<p class="citation">Quote
One thing I respect Orion for: Even the simplest Orion scope will have decent eyepieces, 3 element Kellners. Many inexpensive telescopes come with 2 element Huygenian and Ramsden eyepieces, Kellner's are just so much better, they're real eyepieces.
[/quote]
Absolutely. And it's not just the eyepieces. Many other manufacturers or vendors sell good beginner scopes, but it always seems a little hit or miss. You'll get a highly respectable scope listed right next to one that's pretty bad. Attention to details is often missing, as in the horizontal focuser of the Celestron 114 alt-az reflector -- something that would cost precisely zero extra to do correctly.

Orion, by contrast, clearly cares about its beginner scopes. They don't always get it right, but they make a sincere effort. Some of their beginner scopes are better than others, but I've never seen one that was terrible.

tranasrixpans

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Re: ultimate sub 100$ gift telescope
« Reply #25 on: January 25, 2018, 12:17:35 PM »
In general I think 76mm reflectors are a bad idea. Even if they're well executed, 70mm refractors are too close in price and would certainly be better. 114mm reflectors suffer a bit from this as well, except the dobs (because a dob will have a good, stable mounting and are ultra-portable, while a 90mm refractor is starting to really need a good mount).

neukascome

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Re: ultimate sub 100$ gift telescope
« Reply #26 on: January 25, 2018, 03:21:58 PM »
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In general I think 76mm reflectors are a bad idea. Even if they're well executed, 70mm refractors are too close in price and would certainly be better. 114mm reflectors suffer a bit from this as well, except the dobs (because a dob will have a good, stable mounting and are ultra-portable, while a 90mm refractor is starting to really need a good mount).

I have compared the SpaceProbe 3 alt-az (76-mm reflector) side by side with the Orion 70-mm Observer Atl-Az refractor. The refractor is superior optically, but the reflector is much more stable and easier to use.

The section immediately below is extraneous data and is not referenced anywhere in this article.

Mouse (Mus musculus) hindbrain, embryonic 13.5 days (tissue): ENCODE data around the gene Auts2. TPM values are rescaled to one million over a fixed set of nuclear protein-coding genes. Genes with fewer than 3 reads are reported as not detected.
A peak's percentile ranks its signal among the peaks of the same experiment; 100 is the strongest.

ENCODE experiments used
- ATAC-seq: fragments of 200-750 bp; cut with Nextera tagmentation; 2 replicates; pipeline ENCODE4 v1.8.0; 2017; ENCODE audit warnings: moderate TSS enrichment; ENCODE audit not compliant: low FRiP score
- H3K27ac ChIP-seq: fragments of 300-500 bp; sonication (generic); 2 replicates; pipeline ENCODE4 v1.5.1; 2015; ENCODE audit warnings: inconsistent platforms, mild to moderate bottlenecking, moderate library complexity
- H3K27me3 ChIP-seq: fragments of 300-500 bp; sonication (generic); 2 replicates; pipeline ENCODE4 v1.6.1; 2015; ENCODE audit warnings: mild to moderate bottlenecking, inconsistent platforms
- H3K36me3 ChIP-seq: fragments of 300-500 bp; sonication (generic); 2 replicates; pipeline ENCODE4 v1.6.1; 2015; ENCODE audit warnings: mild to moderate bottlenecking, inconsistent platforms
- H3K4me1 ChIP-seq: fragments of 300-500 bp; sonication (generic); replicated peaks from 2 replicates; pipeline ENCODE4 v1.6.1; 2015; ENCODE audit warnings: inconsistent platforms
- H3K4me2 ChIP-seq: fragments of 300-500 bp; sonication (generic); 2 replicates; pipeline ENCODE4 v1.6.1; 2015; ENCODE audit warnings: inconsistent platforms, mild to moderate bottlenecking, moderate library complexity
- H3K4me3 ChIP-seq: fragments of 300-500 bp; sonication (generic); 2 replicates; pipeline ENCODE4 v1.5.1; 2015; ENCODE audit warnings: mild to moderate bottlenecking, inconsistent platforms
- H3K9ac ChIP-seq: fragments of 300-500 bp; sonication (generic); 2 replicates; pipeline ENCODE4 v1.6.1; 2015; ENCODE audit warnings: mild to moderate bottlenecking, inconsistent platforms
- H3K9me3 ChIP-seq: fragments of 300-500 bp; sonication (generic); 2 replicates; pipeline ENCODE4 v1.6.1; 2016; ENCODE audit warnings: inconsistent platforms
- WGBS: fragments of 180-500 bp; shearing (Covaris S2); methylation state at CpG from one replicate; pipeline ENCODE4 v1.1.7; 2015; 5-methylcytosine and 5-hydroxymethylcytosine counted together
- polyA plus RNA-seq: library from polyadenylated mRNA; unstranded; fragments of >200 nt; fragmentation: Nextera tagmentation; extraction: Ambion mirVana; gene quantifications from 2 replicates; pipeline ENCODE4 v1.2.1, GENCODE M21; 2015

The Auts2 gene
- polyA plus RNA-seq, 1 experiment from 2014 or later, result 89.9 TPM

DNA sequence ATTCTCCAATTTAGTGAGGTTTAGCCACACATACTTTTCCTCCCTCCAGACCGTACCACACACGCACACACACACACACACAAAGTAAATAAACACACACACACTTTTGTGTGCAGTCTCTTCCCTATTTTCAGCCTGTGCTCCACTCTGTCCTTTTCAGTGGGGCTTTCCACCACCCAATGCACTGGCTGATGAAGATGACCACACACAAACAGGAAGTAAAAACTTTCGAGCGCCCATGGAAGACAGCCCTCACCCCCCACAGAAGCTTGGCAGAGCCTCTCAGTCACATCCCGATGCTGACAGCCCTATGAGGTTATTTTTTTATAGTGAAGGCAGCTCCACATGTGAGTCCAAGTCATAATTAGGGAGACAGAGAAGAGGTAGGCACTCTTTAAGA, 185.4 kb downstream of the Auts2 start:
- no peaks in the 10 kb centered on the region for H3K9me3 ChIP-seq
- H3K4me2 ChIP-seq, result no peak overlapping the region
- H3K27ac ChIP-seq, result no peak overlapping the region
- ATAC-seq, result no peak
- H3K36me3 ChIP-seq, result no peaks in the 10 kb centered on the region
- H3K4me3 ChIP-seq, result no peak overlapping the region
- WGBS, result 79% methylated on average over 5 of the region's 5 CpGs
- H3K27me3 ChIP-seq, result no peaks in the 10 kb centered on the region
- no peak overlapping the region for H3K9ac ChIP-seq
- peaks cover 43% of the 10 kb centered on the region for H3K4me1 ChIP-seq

veworltonuc

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Re: ultimate sub 100$ gift telescope
« Reply #27 on: January 31, 2018, 01:00:19 AM »
The Orion SpaceProbe 3 alt-az is the refractive-simulation of this...

http://www.telescope...yCategoryId=331

Pablo Abreu

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Re: ultimate sub 100$ gift telescope
« Reply #28 on: January 31, 2018, 05:06:04 AM »
Look for a gently used 114mm F8 ( long tube) on an EQ2 from a decent name. I bet you can find a good one for about 50 bills. Craigslist and Ebay are your friends.

Michael Shen

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Re: ultimate sub 100$ gift telescope
« Reply #29 on: January 31, 2018, 05:54:20 AM »
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In general I think 76mm reflectors are a bad idea. Even if they're well executed, 76mm refractors are too close in price and would certainly be better. 114mm reflectors suffer a bit from this as well, except the dobs (because a dob will have a good, stable mounting and are ultra-portable, while a 90mm refractor is starting to really need a good mount).
Long tube (f9 or f10) 76mm Newtons are BETTER than cheap 70mm f10 refractors.I have used both.